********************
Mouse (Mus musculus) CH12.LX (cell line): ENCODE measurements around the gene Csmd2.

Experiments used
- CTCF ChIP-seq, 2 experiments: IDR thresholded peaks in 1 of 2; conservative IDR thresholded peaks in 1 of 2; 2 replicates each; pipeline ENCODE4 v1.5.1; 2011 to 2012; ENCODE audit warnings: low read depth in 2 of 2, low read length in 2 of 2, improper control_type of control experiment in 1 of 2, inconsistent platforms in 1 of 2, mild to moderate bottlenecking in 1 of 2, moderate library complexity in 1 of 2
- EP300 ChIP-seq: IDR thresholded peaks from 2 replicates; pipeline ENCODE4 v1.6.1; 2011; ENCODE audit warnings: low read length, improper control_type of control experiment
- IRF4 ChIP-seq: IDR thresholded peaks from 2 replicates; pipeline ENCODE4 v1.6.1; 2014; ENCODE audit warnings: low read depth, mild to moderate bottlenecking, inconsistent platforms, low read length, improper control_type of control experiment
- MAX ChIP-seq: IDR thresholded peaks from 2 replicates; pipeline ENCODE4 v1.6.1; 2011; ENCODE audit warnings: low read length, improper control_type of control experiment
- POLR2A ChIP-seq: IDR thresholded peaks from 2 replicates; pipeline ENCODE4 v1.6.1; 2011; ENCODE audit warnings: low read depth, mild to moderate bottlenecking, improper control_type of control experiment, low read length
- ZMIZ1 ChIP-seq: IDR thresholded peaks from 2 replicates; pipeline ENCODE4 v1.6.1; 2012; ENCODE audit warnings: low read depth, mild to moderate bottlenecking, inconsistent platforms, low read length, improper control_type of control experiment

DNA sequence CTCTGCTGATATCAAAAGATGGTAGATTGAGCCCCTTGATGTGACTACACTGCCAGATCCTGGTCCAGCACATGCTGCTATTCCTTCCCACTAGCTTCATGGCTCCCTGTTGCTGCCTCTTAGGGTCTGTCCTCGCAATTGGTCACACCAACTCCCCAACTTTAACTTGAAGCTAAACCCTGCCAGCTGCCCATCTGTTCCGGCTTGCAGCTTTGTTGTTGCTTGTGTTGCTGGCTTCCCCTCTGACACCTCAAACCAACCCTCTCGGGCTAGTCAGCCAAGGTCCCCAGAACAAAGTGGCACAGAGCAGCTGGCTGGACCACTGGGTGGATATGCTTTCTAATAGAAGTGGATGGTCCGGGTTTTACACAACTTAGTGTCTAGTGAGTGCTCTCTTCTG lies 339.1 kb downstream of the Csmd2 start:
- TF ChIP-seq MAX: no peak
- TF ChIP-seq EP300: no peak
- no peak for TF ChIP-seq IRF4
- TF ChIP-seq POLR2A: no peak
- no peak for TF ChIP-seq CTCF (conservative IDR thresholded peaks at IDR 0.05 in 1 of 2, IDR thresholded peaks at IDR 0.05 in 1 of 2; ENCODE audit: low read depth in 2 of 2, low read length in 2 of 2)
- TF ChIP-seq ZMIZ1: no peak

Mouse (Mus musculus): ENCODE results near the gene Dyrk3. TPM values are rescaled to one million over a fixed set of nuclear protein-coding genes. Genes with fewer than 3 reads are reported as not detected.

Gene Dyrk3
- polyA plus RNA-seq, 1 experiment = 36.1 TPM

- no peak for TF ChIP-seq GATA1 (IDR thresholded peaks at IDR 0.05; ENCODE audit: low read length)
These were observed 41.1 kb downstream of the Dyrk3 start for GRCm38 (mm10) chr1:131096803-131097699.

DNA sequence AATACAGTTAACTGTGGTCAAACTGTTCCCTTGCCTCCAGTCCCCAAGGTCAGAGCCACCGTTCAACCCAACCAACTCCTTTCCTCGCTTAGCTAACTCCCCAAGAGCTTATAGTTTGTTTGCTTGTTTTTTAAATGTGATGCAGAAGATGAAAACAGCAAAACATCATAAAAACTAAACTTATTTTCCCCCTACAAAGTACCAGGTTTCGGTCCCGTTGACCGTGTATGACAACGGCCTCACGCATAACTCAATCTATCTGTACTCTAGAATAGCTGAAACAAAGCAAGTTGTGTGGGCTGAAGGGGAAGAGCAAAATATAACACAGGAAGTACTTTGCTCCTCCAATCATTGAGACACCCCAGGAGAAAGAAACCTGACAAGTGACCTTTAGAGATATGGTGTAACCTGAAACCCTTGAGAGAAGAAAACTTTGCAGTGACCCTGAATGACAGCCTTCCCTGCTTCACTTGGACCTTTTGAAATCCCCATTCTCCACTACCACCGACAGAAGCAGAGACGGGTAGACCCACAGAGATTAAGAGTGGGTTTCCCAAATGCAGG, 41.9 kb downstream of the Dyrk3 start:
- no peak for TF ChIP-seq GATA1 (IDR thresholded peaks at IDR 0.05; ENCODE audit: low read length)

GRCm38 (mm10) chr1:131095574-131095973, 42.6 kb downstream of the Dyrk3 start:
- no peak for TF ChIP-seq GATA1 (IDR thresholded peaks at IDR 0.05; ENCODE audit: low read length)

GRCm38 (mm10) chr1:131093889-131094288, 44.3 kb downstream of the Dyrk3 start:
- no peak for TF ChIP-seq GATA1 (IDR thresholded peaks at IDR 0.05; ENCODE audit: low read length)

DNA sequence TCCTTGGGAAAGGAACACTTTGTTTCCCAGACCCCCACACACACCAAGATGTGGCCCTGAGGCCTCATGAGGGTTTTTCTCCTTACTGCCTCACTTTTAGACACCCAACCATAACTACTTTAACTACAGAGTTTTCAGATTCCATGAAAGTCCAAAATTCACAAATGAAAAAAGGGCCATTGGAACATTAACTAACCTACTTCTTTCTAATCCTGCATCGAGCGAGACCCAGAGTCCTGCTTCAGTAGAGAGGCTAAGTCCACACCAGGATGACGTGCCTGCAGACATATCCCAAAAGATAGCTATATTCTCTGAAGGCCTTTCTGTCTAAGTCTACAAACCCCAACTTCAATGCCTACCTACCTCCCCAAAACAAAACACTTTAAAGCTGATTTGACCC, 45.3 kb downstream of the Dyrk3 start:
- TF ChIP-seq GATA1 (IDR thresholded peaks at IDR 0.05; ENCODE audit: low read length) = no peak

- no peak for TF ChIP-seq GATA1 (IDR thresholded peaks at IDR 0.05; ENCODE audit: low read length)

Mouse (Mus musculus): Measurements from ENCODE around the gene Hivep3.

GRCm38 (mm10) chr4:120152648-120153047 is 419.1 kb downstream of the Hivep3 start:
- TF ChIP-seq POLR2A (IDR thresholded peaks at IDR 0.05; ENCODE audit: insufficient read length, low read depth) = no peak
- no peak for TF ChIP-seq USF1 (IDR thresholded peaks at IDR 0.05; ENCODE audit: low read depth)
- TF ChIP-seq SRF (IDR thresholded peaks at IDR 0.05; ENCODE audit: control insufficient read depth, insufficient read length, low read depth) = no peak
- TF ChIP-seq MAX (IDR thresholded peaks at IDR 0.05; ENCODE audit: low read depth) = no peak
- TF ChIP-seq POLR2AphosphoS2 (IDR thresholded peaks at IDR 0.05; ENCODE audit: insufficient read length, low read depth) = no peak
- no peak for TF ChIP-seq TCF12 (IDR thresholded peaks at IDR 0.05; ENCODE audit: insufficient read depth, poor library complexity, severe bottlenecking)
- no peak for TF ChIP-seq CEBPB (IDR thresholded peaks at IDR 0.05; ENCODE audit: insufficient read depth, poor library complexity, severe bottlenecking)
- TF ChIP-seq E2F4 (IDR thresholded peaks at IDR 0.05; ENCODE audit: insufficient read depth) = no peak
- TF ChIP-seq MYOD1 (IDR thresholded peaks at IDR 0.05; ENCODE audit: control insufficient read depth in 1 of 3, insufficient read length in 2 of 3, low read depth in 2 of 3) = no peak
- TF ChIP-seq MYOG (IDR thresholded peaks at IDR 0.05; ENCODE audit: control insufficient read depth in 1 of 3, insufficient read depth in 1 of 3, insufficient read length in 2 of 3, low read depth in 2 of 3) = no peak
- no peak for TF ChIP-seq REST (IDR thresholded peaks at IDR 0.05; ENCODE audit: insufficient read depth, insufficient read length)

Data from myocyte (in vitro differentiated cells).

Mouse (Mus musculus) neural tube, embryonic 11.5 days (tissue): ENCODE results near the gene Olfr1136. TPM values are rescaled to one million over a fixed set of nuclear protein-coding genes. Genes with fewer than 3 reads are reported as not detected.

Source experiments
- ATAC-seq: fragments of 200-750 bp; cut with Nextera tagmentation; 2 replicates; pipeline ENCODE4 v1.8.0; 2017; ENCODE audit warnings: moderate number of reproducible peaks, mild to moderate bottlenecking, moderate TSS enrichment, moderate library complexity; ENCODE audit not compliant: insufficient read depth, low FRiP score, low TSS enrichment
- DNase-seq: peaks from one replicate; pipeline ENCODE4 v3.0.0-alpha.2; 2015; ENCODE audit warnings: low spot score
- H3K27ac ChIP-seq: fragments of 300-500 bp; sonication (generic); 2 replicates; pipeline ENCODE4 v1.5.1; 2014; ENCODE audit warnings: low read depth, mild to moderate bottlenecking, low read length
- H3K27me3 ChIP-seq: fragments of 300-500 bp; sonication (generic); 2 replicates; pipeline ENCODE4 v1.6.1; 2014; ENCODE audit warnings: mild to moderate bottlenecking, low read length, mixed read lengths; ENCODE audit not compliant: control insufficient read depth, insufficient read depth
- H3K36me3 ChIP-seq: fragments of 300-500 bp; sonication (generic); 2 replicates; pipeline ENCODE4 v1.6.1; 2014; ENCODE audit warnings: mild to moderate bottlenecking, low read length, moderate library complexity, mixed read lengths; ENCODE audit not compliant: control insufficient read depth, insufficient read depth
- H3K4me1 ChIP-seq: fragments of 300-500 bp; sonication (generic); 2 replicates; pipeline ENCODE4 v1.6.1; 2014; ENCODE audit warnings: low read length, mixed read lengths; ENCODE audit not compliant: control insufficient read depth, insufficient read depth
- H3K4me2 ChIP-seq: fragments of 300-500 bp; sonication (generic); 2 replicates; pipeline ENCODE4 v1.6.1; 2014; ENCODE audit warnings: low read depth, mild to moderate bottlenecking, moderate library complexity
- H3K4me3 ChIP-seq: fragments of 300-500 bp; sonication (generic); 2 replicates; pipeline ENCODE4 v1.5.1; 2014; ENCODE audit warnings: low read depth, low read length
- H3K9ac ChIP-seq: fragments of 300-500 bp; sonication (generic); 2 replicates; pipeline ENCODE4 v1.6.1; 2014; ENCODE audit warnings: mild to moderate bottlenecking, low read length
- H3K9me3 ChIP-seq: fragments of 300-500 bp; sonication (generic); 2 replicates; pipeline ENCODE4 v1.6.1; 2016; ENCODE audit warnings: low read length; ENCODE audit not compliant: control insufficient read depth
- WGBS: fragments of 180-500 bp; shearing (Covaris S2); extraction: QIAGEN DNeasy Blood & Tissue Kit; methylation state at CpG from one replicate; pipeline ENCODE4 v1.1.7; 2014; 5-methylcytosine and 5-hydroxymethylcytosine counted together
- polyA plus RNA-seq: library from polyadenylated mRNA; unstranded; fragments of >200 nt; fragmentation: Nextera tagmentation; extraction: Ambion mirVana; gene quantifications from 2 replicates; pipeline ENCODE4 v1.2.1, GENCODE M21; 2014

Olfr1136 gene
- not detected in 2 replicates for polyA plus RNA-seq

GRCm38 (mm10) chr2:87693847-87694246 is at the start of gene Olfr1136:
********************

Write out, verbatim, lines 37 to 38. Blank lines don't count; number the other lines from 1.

- no peak for TF ChIP-seq TCF12 (IDR thresholded peaks at IDR 0.05; ENCODE audit: insufficient read depth, poor library complexity, severe bottlenecking)
- no peak for TF ChIP-seq CEBPB (IDR thresholded peaks at IDR 0.05; ENCODE audit: insufficient read depth, poor library complexity, severe bottlenecking)